Step 6: The Ins and Outs of Owning a Rental Property
Congratulations are in order! Assuming you’ve gone through each of the previous steps in this series, you are the new owner of a rental property. Now you have a choice—you can self-manage the property or hire a property manager to do it for you. If the property is not in your state you may have no other choice but to hire a property manager, but even if the property is down the street, you may still opt to enlist a professional resource.
Property managers can make your life as a new investment property owner much easier. In fact, many seasoned investors enlist the help of property managers, and with good reason—they generally have a network of professionals to deal with maintenance and other issues, taking the burden of day-to-day operations off of the investor. Don’t reinvent the wheel! Property managers already have systems in place to handle things you may not have even thought of yet.
Despite the benefits of using a property manager, finding a quality one can be tough. A few things to consider when hiring a property manager are:
- How many properties do they manage currently?
- How many employees do they have on staff?
- Are they licensed and insured in the state where your property is located?
- Do they take responsibility for the paperwork, legal compliance and evictions?
- How many years have they been in business?
- Was the feedback from their references positive?
- What is their fee structure? How does maintenance factor in?
- What is their tenant turnover rate?
- What does their tenant screening process entail?
- How do they market vacant properties?
- How do they handle maintenance requests?
- How do they communicate with owners?
Thoroughly vetting your property management candidates will help you determine whether they are reputable and will serve as a quality liaison between you and your tenants. If you don’t have the time or resources to act as a hands-on landlord, the property manager could be your ticket to a lower-stress way to invest in real estate. While property managers do tack on an additional expense, typically 8-10% of your monthly rent, they can help take a lot of the legwork out of tenanting and managing your property. Just be sure to understand the terms of the contract and know what your exit strategy is in the event the relationship doesn’t work out.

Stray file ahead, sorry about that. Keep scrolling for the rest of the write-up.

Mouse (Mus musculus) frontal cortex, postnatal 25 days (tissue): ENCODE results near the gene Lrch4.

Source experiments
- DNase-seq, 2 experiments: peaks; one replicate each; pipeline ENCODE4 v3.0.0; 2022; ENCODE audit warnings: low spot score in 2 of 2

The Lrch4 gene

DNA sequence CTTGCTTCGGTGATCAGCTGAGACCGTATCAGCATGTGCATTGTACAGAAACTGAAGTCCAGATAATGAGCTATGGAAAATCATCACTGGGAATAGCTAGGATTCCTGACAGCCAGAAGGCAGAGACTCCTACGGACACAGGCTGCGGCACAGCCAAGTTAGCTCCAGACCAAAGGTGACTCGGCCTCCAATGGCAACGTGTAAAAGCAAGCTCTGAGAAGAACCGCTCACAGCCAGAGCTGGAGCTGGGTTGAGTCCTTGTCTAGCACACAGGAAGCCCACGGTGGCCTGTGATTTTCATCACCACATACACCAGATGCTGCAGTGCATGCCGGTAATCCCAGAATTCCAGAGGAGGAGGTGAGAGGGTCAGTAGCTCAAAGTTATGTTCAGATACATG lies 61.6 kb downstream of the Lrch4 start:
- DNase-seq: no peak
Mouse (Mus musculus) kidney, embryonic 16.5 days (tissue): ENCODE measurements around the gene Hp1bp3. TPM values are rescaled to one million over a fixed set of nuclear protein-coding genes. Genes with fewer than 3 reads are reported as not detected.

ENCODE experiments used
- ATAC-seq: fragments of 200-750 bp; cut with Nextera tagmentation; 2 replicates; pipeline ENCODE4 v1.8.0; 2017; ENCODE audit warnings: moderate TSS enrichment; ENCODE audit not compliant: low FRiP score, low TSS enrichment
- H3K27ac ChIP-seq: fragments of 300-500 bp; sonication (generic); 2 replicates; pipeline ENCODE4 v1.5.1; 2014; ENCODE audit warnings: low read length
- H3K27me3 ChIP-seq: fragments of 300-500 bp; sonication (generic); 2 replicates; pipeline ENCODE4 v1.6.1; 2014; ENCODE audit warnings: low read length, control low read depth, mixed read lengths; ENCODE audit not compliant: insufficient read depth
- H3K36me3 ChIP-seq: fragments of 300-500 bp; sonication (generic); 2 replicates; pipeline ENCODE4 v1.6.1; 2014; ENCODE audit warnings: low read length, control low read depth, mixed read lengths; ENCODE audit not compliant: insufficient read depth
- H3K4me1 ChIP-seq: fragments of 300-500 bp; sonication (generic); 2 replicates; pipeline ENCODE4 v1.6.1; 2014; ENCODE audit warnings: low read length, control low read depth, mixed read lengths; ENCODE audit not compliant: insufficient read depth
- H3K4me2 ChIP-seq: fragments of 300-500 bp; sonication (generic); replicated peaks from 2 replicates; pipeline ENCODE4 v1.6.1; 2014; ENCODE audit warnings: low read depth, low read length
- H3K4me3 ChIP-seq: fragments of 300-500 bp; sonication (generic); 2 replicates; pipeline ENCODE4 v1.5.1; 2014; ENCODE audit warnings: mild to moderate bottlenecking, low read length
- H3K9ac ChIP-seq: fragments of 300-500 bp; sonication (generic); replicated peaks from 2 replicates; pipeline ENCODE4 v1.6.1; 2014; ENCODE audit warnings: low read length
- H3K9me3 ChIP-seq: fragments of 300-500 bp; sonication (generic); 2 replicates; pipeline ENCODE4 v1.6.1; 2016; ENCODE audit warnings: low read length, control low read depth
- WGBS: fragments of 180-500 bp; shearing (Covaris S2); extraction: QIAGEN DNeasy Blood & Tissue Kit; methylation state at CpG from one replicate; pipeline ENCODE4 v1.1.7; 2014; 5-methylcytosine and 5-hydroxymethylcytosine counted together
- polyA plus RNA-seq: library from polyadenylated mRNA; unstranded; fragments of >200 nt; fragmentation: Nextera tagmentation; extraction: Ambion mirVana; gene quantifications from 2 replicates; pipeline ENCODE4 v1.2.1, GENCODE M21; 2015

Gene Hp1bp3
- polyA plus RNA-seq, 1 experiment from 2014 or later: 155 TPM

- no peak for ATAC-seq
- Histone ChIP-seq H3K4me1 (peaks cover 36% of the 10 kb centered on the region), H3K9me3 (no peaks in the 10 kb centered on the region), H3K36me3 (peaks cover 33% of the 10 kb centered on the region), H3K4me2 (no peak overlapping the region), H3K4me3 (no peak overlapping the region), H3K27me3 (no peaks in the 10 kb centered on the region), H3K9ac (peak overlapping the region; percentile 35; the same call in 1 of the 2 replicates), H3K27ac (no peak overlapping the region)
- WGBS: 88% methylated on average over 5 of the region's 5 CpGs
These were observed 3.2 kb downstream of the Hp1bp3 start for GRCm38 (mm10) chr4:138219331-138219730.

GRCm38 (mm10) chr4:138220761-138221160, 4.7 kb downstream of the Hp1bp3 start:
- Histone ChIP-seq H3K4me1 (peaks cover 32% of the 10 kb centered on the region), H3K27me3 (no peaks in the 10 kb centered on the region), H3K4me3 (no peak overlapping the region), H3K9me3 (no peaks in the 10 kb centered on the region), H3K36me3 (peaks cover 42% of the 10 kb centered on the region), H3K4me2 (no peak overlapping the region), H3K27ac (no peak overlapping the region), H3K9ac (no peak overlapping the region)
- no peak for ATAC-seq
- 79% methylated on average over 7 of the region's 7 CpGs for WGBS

If you decide to self-manage, be prepared to be on-call 24/7. Landlording is not for the faint of heart and you owe it to yourself to carefully consider what all it entails before you make the decision to go at it on your own. This article from Forbes offers a few additional considerations that may be helpful as you decide whether self-management or property management is the right choice for you. If you are still unsure, you can always start off by managing the property yourself and engage a property manager down the road if you determine that the workload is more than you bargained for. Whatever you decide, be sure to do your homework in order to be as prepared as possible.
We hope this series for new real estate investors has been helpful. If you have questions, don’t hesitate to drop us a comment or reach out to us on social media! For ongoing tips and insights into SFR investing, tune in to our podcast, The Real Investor with Dennis Cisterna, available on iTunes, SoundCloud, and Google Play with new episodes weekly. We want to be a resource for you so please reach out and let us know how we can help.